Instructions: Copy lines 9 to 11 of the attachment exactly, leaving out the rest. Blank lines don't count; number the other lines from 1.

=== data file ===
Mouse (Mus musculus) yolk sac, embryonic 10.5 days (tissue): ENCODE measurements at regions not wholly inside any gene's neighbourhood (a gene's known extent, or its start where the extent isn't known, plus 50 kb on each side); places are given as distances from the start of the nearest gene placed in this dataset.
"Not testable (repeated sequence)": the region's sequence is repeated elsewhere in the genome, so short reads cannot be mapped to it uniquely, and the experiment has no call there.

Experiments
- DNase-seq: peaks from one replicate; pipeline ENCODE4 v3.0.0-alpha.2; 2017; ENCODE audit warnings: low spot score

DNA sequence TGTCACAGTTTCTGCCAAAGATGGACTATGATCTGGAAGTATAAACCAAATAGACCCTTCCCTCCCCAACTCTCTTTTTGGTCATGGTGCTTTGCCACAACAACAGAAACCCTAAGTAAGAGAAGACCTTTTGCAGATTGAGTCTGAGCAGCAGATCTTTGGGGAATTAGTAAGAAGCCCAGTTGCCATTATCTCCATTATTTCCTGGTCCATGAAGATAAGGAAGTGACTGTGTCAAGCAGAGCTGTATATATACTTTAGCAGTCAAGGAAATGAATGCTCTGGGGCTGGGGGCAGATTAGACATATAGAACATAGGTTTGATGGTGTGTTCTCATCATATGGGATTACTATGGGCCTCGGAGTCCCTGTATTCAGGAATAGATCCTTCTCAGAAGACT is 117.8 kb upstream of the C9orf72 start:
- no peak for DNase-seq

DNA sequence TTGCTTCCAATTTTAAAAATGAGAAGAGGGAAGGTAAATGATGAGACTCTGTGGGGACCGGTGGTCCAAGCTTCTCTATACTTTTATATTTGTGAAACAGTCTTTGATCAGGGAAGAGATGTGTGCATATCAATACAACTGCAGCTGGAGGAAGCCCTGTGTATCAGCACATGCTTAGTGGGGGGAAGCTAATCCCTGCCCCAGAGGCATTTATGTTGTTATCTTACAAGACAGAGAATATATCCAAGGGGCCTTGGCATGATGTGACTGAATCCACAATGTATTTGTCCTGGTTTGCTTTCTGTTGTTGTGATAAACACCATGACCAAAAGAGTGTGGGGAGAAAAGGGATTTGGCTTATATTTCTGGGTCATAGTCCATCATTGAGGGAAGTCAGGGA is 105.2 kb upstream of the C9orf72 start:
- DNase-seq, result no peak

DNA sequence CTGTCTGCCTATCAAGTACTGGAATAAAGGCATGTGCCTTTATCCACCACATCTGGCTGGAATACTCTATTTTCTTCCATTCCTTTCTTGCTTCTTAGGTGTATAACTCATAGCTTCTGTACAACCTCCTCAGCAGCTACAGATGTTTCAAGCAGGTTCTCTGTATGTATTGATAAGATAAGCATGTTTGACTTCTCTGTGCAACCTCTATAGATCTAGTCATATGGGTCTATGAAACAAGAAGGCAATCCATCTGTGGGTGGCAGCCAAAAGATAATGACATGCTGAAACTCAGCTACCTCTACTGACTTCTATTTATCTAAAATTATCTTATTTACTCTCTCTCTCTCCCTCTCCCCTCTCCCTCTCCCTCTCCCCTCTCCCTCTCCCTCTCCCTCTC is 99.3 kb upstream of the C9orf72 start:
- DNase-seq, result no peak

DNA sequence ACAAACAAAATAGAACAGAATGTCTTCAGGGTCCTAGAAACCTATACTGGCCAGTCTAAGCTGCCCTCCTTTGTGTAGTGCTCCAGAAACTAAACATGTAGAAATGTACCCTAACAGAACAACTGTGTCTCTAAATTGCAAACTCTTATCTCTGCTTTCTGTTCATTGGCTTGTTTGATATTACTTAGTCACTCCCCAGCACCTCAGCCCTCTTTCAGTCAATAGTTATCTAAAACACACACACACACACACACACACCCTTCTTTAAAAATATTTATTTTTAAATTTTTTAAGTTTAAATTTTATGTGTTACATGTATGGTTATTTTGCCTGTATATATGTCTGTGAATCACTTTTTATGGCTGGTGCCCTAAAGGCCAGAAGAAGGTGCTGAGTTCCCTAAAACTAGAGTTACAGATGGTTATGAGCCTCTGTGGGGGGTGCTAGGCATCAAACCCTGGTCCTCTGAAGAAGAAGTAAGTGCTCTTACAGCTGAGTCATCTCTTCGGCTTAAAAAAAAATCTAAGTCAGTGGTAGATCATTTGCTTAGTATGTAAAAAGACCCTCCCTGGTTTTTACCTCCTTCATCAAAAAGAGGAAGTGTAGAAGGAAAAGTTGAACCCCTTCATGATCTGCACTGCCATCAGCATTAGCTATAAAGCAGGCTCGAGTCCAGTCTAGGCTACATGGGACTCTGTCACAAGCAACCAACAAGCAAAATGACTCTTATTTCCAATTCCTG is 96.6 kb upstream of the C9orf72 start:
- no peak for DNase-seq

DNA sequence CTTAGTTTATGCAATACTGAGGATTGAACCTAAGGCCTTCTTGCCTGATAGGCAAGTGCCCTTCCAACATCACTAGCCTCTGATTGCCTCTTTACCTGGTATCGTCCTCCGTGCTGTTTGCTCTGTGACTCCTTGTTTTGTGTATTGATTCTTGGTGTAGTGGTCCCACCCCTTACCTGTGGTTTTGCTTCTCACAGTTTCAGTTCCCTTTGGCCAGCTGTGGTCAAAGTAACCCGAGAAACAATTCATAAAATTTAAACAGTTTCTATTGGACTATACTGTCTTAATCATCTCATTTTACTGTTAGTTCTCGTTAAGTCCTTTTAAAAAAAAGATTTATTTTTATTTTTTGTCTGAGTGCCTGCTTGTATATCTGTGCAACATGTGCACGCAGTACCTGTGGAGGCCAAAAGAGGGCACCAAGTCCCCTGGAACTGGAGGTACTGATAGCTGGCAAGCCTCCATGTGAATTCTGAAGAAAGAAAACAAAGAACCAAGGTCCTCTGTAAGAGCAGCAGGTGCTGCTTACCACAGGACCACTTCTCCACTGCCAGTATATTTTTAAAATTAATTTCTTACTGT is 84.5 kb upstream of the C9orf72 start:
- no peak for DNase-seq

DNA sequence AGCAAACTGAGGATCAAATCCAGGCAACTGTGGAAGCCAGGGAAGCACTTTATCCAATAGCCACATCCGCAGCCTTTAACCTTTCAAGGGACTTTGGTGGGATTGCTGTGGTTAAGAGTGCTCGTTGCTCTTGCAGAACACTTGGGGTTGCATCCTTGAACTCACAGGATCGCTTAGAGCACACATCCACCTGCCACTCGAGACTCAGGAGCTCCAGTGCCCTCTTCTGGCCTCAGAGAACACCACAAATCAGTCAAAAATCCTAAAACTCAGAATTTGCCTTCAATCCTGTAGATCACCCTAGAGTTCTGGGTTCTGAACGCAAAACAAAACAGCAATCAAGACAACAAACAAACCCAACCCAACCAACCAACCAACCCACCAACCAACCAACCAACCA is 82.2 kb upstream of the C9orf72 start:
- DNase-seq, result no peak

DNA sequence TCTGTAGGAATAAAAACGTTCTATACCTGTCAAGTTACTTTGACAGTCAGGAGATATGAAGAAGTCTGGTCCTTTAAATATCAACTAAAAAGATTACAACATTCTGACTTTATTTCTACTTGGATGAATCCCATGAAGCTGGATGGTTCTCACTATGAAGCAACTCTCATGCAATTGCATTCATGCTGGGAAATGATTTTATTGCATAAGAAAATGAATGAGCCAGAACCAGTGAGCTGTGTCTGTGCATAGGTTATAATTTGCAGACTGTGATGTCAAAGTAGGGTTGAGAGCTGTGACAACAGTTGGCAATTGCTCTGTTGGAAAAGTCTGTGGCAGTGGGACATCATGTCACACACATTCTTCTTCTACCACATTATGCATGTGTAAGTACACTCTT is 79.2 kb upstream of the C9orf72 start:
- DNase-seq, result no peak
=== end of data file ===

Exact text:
DNA sequence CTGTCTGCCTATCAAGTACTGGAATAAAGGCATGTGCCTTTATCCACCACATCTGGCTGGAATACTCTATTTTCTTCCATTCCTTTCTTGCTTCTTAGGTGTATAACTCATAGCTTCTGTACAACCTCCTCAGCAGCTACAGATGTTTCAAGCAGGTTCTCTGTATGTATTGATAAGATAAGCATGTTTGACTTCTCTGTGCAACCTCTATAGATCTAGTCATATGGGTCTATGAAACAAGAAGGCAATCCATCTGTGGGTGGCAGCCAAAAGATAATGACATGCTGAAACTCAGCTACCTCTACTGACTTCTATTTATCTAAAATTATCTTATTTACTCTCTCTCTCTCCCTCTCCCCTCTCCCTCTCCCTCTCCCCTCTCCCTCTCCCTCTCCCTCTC is 99.3 kb upstream of the C9orf72 start:
- DNase-seq, result no peak

DNA sequence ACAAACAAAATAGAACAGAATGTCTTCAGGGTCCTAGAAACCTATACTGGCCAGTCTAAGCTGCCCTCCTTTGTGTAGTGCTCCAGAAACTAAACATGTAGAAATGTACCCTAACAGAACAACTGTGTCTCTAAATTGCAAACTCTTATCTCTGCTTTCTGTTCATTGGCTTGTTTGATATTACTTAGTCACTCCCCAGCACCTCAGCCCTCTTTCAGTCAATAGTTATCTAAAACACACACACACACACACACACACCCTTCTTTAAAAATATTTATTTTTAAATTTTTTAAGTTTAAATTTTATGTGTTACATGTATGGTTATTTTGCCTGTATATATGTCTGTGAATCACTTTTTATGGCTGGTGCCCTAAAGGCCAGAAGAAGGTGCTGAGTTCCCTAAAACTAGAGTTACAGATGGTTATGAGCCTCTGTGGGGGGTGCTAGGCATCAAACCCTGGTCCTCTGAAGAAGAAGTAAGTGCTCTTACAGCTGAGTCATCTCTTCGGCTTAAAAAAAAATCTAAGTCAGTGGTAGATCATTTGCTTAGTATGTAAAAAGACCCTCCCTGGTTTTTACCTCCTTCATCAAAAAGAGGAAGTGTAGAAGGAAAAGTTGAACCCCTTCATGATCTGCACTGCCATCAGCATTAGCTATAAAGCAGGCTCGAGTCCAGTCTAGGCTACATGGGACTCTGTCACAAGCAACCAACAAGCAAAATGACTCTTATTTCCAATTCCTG is 96.6 kb upstream of the C9orf72 start: